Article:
Times change and with them the morals of society too. And as those change some aspects of playwriting often lose their impact, after all, by today’s moral barometer two women contemplating adultery whilst discussing pre-marital sex seems nothing out of the ordinary. But when Fallen Angels first hit the West End it did so only because of a personal intervention from the Lord Chamberlin who overturned its blacklisting and granted a licence. It seems hard to believe today but such is the blend of farce and poignancy, of silliness and astute social commentary that lies at the heart of Noel Coward’s writing.

But even if such concerns have been lost to time what remains is a great piece of theatre. Siting somewhere between the gentle satire of Wodehouse and the more florid writing of Wilde, Noel Coward’s Fallen Angels, a play about marriage, fulfilment, friendship and (possibly) adultery, still speaks to a modern audience. It doesn’t hurt to think of Fallen Angels as being Abigail’s Party for  simpler times.

The premise is straightforward. Two women in functional rather than passionate marriages learn of an old flame being in town and with their husbands away on a golfing trip thoughts turn to the amorous adventures of their single life. As the drinks flow their schemes and machinations of how to get away with a romantic fling becomes all consuming. And it is around this idea, which dominates the second act, that the play revolves and the (mainly) two hander between the wives  is a joy to watch.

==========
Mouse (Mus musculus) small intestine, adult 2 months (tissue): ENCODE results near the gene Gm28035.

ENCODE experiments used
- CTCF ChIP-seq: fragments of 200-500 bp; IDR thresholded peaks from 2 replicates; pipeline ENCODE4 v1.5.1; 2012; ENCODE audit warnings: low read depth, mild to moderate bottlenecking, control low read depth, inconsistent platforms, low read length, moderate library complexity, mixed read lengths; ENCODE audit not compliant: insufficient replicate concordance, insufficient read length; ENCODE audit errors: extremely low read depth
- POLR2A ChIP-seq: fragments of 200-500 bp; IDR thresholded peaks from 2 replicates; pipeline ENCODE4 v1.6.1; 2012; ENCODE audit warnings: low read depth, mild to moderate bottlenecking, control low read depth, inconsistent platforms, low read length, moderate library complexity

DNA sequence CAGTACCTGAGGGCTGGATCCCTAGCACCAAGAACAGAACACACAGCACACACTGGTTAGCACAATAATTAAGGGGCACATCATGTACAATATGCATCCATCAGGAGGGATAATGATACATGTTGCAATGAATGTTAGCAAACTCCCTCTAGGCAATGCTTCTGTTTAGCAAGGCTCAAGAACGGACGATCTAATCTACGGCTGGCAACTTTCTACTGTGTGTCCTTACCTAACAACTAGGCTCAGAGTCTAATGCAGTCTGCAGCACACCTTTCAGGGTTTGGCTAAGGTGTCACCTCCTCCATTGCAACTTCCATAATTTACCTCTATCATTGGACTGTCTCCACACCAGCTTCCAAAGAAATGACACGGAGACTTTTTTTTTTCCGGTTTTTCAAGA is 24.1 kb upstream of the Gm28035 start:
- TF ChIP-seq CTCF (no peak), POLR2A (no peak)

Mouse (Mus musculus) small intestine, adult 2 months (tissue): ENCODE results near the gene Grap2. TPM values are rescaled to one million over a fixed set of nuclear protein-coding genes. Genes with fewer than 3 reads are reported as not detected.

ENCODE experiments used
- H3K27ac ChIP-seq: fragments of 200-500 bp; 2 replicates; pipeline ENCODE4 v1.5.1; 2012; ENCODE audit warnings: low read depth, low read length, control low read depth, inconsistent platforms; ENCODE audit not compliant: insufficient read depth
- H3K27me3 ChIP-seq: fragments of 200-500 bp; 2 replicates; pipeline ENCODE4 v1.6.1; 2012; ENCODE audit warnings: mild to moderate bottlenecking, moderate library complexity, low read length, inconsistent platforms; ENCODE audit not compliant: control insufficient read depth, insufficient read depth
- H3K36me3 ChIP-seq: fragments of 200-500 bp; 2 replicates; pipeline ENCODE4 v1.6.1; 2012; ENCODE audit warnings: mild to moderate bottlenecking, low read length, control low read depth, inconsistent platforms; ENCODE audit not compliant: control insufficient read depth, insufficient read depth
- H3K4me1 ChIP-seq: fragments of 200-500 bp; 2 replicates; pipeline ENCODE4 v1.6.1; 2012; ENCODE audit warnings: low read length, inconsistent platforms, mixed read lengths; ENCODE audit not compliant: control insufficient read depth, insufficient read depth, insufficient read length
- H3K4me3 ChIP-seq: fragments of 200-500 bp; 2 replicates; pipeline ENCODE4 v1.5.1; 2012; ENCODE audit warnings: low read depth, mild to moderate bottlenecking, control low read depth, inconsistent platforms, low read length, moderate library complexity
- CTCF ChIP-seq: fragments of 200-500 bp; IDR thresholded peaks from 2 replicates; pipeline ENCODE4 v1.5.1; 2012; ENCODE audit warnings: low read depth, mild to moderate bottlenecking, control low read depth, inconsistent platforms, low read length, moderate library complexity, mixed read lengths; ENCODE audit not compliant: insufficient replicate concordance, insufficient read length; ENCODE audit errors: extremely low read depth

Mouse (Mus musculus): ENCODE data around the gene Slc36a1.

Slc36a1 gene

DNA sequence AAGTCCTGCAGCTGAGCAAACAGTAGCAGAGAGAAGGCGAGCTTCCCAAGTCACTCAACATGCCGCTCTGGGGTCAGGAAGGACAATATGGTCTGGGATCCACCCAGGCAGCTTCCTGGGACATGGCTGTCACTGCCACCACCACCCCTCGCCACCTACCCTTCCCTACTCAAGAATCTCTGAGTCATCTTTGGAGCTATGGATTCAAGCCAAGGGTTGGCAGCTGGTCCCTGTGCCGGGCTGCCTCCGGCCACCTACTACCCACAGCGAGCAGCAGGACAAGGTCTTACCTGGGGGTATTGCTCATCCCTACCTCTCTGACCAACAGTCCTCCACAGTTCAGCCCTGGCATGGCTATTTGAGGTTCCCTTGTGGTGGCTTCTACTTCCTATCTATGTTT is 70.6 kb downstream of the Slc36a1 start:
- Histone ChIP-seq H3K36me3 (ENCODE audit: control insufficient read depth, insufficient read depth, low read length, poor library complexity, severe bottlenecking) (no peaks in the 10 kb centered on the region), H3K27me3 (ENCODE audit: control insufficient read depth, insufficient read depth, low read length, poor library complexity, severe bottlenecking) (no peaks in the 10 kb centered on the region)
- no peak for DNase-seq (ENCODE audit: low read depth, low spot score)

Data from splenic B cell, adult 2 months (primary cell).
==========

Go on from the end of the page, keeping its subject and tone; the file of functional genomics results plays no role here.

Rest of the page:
The two female leads journey from formal first-course meal etiquette to almost a drunken brawl, is particularly finely realised, with some wonderfully pointed interplay between best-friends-turned-rivals-in-love Julia (Sarah Lewis) and Jane (Ella Thomas). Thomas’ performance is full of well executed comic flourishes and Lewis gives us some impeccably timed hysteria.

The fact that the production lacks the budget of the London theatres for which it was intended makes for some wonderful added visual jokes. The meal around which the second act revolves is represented by sliced, white bread and bottles of ketchup and in a later scene a restorative tonic  becomes a can of energy drink. Work arounds that add additional humour for the modern audience in a way that I’m sure Mr C would have approved.

Amy Westwood as the servant Saunders adds another comic dimension with some deadpan, droll touches, wonderfully balancing the pomposity that is being played out around her. Husbands Richard Wilde and Adam Edwards-Bond are comparatively straight men, though the latter relishes the chance to over play the silliness that the role demands and Wilde provides an element of understated warmth.

Overall a superb production, and although almost one-hundred years since its first outing, its themes are still relevant and the laughs all come in the same places. Maybe times don’t change that much after all.

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